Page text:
Delaunay Refinement Method

  • Algorithm:

    • Form initial triangulation using boundary points and outer box

    • Replace an undesired element (bad or large) by inserting its circumcenter, retriangulate and repeat until mesh is good

  • Will converge with high element qualities in 2-D

  • Very fast – time almost linear in number of nodes


The Advancing Front Method

  • Discretise the boundary as initial front

  • Add elements into the domain and update the front

  • When front is empty the mesh is complete


Grid Based and Octree Meshing

  • Overlay domain with regular grid, crop and warp edge points to boundary


  • Octree instead of regular grid gives graded mesh with fewer elements  


Mesh Size Functions

  • Function \(h(\boldsymbol{x})\) specifying desired mesh element size

  • Many mesh generators need a priori mesh size functions

    • Physically-based methods such as DistMesh

    • Advancing front and Paving methods

  • Discretize mesh size function \(h(\boldsymbol{x})\) on a background grid

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Mesh Size Functions

  • Based on several factors:

    • Curvature of geometry boundary

    • Local feature size of geometry

    • Numerical error estimates (adaptive solvers)

    • Any user-specified size constraints

  • Also: \(|\nabla h(\boldsymbol{x})|\le g\) to limit ratio \(G=g+1\) of neighboring element sizes



Explicit Mesh Size Functions

  • A point-source \[\begin{aligned} h(\boldsymbol{x}) = h_\mathrm{pnt} + g |\boldsymbol{x}-\boldsymbol{x}_0| \end{aligned}\]

  • Any shape, with distance function \(\phi(\boldsymbol{x})\) \[\begin{aligned} h(\boldsymbol{x}) = h_\mathrm{shape} + g \phi(\boldsymbol{x}) \end{aligned}\]

  • Combine mesh size functions by \(\min\) operator: \[\begin{aligned} h(\boldsymbol{x}) = \min_i h_i(\boldsymbol{x}) \end{aligned}\]

  • For more general \(h(\boldsymbol{x})\), solve the gradient limiting equation [Persson’05] \[\begin{aligned} \frac{\partial h}{\partial t} + |\nabla h| &= \min (|\nabla h|,g), \\ h(t=0, \boldsymbol{x}) &= h_0(\boldsymbol{x}). \end{aligned}\]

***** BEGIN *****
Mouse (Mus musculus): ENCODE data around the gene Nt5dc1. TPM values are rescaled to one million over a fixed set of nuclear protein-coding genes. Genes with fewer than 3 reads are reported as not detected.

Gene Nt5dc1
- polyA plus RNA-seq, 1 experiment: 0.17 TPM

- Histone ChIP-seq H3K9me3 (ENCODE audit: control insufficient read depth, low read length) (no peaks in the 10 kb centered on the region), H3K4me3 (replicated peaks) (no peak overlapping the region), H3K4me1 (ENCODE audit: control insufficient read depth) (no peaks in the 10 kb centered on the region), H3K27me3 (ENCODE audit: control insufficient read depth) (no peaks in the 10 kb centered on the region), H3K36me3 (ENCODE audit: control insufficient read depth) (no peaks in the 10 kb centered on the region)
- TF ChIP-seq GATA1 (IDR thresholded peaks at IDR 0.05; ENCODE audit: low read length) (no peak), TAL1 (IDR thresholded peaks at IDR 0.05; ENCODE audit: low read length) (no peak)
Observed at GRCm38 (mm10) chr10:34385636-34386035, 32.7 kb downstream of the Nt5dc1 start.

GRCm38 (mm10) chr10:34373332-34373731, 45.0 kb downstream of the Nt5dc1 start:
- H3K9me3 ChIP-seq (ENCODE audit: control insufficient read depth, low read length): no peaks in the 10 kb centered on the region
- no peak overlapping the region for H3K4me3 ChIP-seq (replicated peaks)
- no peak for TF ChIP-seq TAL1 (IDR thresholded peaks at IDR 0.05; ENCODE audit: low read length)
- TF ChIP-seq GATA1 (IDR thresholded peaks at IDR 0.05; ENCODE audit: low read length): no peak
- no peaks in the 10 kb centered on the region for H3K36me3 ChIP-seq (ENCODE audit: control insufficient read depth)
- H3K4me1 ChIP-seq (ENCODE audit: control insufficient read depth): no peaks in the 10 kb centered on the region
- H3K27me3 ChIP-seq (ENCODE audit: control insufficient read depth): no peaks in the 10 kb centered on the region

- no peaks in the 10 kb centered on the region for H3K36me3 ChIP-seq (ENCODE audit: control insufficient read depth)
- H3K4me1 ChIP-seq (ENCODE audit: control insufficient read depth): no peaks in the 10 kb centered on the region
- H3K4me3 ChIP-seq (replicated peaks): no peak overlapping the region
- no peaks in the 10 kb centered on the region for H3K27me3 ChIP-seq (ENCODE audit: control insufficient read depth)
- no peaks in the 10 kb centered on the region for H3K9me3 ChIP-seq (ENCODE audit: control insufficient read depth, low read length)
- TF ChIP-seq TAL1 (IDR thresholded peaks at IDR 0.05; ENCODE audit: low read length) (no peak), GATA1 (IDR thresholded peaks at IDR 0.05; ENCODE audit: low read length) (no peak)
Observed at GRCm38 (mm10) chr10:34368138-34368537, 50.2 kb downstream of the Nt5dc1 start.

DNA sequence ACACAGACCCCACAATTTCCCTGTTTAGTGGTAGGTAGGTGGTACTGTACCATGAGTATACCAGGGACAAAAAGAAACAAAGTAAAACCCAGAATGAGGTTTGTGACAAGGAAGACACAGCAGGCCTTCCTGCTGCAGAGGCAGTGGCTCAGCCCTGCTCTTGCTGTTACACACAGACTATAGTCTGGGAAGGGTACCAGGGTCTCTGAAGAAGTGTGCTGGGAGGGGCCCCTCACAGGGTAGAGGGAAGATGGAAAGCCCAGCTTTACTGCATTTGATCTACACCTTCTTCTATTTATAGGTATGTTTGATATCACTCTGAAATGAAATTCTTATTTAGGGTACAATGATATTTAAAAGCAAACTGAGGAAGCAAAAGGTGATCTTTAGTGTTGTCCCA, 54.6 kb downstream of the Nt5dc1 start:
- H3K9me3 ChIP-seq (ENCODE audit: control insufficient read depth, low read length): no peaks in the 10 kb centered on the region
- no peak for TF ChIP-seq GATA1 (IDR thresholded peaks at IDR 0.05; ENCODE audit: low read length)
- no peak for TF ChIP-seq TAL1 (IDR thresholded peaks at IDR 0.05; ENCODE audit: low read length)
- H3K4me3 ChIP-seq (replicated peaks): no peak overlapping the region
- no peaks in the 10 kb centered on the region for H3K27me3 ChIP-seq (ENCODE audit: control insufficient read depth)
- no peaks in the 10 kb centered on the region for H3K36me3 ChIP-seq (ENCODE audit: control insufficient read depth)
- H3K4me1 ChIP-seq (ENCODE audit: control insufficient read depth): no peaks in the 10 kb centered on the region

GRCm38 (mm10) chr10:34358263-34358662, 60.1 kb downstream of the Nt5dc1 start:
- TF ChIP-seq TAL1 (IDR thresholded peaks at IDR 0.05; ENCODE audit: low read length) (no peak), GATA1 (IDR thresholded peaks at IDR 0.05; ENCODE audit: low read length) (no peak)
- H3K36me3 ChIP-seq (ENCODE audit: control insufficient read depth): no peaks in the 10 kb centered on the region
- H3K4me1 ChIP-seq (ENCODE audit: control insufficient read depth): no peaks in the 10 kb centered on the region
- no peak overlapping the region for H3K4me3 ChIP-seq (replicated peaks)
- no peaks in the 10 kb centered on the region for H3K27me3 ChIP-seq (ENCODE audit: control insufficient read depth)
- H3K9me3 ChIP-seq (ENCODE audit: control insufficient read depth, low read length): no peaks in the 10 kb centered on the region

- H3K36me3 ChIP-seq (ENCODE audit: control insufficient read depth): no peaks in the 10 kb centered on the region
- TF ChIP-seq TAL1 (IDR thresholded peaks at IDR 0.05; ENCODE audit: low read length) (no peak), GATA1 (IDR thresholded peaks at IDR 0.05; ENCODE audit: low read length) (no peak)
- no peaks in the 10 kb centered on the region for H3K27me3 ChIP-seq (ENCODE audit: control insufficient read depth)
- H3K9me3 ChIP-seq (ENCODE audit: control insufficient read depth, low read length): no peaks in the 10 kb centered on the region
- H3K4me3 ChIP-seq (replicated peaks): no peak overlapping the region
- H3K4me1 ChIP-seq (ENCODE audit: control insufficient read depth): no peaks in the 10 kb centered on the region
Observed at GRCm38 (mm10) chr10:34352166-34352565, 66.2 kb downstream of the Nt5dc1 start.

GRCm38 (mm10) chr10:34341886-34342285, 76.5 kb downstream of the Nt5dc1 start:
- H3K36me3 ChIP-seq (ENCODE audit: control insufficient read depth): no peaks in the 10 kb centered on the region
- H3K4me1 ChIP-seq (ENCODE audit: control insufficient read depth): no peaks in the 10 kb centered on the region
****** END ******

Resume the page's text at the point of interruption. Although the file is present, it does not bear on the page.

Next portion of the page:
Mesh Size Functions – 2-D Examples

Mesh Size Function \(h(\boldsymbol{x})\)

Mesh Based on \(h(\boldsymbol{x})\)



Laplacian Smoothing

  • Improve node locations by iteratively moving nodes to average of neighbors: \[\begin{aligned} \boldsymbol{x}_i \leftarrow \frac{1}{n_i}\sum_{j=1}^{n_i} \boldsymbol{x}_j \end{aligned}\]

  • Usually a good postprocessing step for Delaunay refinement

  • However, element quality can get worse and elements might even invert:


Face and Edge Swapping

  • In 3-D there are several swappings between neighboring elements

  • Face and edge swapping important postprocessing of Delaunay meshes


Boundary Layer Meshes

  • Unstructured mesh for offset curve \(\psi(\boldsymbol{x})-\delta\)

  • The structured grid is easily created with the distance function

The DistMesh Mesh Generator

The DistMesh Mesh Generator

  1. Start with any topologically correct initial mesh, for example random node distribution and Delaunay triangulation

  2. Move nodes to find force equilibrium in edges

    • Project boundary nodes using implicit function \(\phi\)

    • Update element connectivities

Internal Forces  

For each interior node: \[\begin{aligned} \sum_i \boldsymbol{F}_i = 0 \end{aligned}\] Repulsive forces depending on edge length \(\ell\) and equilibrium length \(\ell_0\): \[\begin{aligned} |\boldsymbol{F}| = \begin{cases} k(\ell_0-\ell) & \text{if }\ell<\ell_0, \\ 0 & \text{if }\ell\ge\ell_0. \end{cases} \end{aligned}\] Get expanding mesh by choosing \(\ell_0\) larger than desired length \(h\)

Reactions at Boundaries


For each boundary node: \[\begin{aligned} \sum_i \boldsymbol{F}_i + \boldsymbol{R} = 0 \end{aligned}\] Reaction force \(\boldsymbol{R}\):

  • Orthogonal to boundary

  • Keeps node along boundary

Node Movement and Connectivity Updates

  • Move nodes \(\boldsymbol{p}\) to find force equilibrium: \[\begin{aligned} \boldsymbol{p}_{n+1}=\boldsymbol{p}_n+\Delta t \boldsymbol{F}(\boldsymbol{p}_n) \end{aligned}\]

  • Project boundary nodes to \(\phi(\boldsymbol{p})=0\)

  • Elements deform, change connectivity based on element quality or in-circle condition (Delaunay)